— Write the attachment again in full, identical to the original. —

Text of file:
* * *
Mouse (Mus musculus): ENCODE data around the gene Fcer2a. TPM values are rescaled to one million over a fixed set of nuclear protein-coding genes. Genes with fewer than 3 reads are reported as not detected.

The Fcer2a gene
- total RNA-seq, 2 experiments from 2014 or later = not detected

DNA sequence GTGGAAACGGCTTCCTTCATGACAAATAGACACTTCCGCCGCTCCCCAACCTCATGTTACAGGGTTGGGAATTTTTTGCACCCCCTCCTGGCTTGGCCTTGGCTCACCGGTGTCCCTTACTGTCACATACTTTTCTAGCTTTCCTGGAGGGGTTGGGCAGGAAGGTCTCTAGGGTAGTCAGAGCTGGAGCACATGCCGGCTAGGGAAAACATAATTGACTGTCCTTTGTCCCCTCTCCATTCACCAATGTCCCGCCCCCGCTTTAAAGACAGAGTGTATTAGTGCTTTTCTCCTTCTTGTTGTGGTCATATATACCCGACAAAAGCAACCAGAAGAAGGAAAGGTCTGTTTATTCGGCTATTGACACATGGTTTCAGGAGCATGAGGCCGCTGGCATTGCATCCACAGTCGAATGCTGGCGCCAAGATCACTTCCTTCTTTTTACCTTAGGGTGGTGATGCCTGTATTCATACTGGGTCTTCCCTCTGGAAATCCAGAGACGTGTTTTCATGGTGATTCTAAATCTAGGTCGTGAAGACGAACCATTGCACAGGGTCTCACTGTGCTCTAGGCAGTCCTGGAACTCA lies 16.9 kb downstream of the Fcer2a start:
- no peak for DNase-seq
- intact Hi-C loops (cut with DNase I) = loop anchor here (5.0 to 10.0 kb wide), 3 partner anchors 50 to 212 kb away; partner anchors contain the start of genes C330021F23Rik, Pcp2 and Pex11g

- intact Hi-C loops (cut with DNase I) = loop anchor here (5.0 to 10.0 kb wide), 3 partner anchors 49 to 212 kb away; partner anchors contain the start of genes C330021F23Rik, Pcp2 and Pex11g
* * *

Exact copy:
Mouse (Mus musculus): ENCODE data around the gene Fcer2a. TPM values are rescaled to one million over a fixed set of nuclear protein-coding genes. Genes with fewer than 3 reads are reported as not detected.

The Fcer2a gene
- total RNA-seq, 2 experiments from 2014 or later = not detected

DNA sequence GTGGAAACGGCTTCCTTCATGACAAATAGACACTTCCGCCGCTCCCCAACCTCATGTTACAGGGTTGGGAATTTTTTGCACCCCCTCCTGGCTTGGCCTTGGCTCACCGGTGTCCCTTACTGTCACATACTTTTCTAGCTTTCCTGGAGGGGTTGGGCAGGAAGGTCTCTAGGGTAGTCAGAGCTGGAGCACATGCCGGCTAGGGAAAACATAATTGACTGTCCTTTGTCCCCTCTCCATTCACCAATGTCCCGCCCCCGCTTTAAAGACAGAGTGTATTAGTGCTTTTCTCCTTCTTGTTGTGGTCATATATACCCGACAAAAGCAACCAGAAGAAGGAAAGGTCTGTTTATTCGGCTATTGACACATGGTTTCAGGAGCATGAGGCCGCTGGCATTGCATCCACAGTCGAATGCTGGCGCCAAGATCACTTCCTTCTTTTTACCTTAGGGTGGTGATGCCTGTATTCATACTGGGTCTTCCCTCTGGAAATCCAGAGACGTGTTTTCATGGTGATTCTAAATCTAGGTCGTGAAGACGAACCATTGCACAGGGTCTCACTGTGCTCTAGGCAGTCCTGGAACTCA lies 16.9 kb downstream of the Fcer2a start:
- no peak for DNase-seq
- intact Hi-C loops (cut with DNase I) = loop anchor here (5.0 to 10.0 kb wide), 3 partner anchors 50 to 212 kb away; partner anchors contain the start of genes C330021F23Rik, Pcp2 and Pex11g

- intact Hi-C loops (cut with DNase I) = loop anchor here (5.0 to 10.0 kb wide), 3 partner anchors 49 to 212 kb away; partner anchors contain the start of genes C330021F23Rik, Pcp2 and Pex11g